Atomic Absorption & Emission Spectroscopy

Atomic Absorption & Emission Spectroscopy

UV-Visible Spectroscopy

There are two regions; 
  • UV region 200nm to 400nm
  • Visible region 400nm to 850nm
When a beam of sun light is passed through a prism it splits into seven colors i.e. red, orange, yellow, green, blue, indigo, and violet. This set of colors obtained by splitting the white light is called spectrum. Different colors are associated with different energy and wavelength. For example red light has smallest energy and longest wavelength. 

Energy goes on increasing and wavelength goes on decreasing as we move from red to violet color. Therefore, the violet color has the maximum energy and minimum wavelength.  
Electromagnetic spectrum: 
In addition to white light with its seven different colors or radiations, there are many more different types of radiations. Some of them are more energetic and some are less energetic than the visible white light. The electromagnetic spectrum consist of the following radiations; 

(i) Cosmic rays: these rays come from sun and are known to be the radiations of highest energy. They have wavelength less than 10-3 nm.
(ii) γ rays and X rays: they are less energetic than cosmic rays their wavelength range is between 10-3 nm to 10-1 nm.
(iii) UV light: these are the rays which are less energetic but more energetic than visible light. The range of wavelength of UV region is 200nm to 400nm.
(iv) Visible light: it is ordinary light and it is composed of several different radiations (from red to violet) and the wavelength range is 400nm to 850nm.

Principle: 
When a beam of electromagnetic radiation is passed through a compound certain radiations are observed. There is some energy associated with energy radiation and is given by the following equation; 
𝑬 = 𝒉𝝂 

Atomic Absorption spectroscopy

The technique was introduced in 1955 by Walsh in Australia. The first commercial atomic absorption spectrometer was introduced in 1959. 
Definition: When we study the absorption of energy by the atoms in the flame, we call this technique as Atomic Absorption Spectroscopy AAS.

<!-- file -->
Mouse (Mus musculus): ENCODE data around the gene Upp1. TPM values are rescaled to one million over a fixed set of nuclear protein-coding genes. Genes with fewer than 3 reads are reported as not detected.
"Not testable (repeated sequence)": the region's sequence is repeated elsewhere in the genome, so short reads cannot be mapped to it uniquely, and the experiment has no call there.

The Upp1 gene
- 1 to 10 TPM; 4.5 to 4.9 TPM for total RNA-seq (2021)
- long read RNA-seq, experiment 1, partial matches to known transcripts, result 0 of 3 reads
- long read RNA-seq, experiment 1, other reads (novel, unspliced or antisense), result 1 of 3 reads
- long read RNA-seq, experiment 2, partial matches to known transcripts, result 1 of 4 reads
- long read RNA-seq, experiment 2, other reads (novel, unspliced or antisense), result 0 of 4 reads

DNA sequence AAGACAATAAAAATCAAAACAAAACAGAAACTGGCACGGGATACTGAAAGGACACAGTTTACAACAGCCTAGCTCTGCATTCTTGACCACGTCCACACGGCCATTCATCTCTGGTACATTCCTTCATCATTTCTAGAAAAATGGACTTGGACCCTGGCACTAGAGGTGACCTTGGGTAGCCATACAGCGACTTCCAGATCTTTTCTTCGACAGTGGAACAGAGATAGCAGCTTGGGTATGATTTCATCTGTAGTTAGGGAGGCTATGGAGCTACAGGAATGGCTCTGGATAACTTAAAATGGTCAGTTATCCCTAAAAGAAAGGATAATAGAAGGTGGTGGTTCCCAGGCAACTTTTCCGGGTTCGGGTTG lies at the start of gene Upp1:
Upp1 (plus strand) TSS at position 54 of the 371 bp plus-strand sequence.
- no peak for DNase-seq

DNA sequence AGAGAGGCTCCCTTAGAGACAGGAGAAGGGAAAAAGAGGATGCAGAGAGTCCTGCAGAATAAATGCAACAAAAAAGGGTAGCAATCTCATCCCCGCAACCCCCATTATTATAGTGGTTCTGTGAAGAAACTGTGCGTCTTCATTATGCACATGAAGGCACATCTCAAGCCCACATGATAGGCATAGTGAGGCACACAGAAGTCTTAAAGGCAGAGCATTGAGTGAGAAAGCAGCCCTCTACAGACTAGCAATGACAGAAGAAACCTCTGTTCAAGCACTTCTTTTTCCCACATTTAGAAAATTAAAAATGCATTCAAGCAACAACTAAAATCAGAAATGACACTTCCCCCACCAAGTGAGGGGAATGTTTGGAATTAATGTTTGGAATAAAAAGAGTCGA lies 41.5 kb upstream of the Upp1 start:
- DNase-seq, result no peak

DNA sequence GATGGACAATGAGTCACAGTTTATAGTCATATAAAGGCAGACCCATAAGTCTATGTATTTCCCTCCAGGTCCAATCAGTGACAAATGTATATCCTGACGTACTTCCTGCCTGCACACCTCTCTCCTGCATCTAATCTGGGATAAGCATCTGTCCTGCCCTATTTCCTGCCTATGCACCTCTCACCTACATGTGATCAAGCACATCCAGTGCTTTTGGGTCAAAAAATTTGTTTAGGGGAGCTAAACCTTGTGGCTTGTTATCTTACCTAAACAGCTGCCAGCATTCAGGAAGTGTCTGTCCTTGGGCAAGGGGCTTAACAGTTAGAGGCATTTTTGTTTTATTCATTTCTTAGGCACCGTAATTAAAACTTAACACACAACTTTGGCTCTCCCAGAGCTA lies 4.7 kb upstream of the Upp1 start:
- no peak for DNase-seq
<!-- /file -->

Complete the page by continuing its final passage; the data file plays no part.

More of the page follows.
Atomic Absorption Spectroscopy (AAS) is an analytical technique that measures the concentrations of metals and metalloids in samples. It makes use of the absorption of light by these elements, in order to measure their concentration. 
Principle: 
Atomic-absorption spectroscopy quantifies or measures the absorption of energy radiation by ground state atoms in the gaseous state. 
The absorption of the ultraviolet or visible light energy that has the right wavelength causes the electrons of the sample to be promoted from a lower energy level to a higher energy level. The analyte concentration is determined from the amount of absorption.  


Atomic emission spectroscopy


Definition: When we study the emission of energy by the atoms in the flame, we call this technique as Atomic Emission Spectroscopy AES.  
Atomic Emission Spectroscopy (AES) is an analytical technique that measures the concentrations of elements in samples. It makes use of the emission of light by these elements, in order to measure their concentration. 
Principle: 
In atomic emission the sample is atomized and the analyte atoms are excited to higher energy levels. The analyte concentration is determined from the amount of emission. 
The analyte atoms are promoted to a higher energy level by the sufficient energy that is provided by the high temperature of the atomization sources. The excited atoms decay back to lower levels by emitting light. Emissions are passed through monochromators or filters prior to detection by photomultiplier tubes. 

Fluorescence spectroscopy

Fluorescence spectroscopy FS is an analytical technique that measures the concentration of fluorescent substance present in the sample. It makes the use of the fluorescence in order to measure their concentration. 
While, fluorescence is the emission of the light by a substance which absorbs light or Electromagnetic radiation. 
Principle: 

Molecular fluorescence spectrometry is based on the emission of light by molecules that have become electronically excited subsequent to the absorption of electromagnetic radiation. 
It uses the UV visible spectra along with some part of IR region of electromagnetic radiation. It is a sensitive technique by which we can detect the sample raging from ppm – ppt. 









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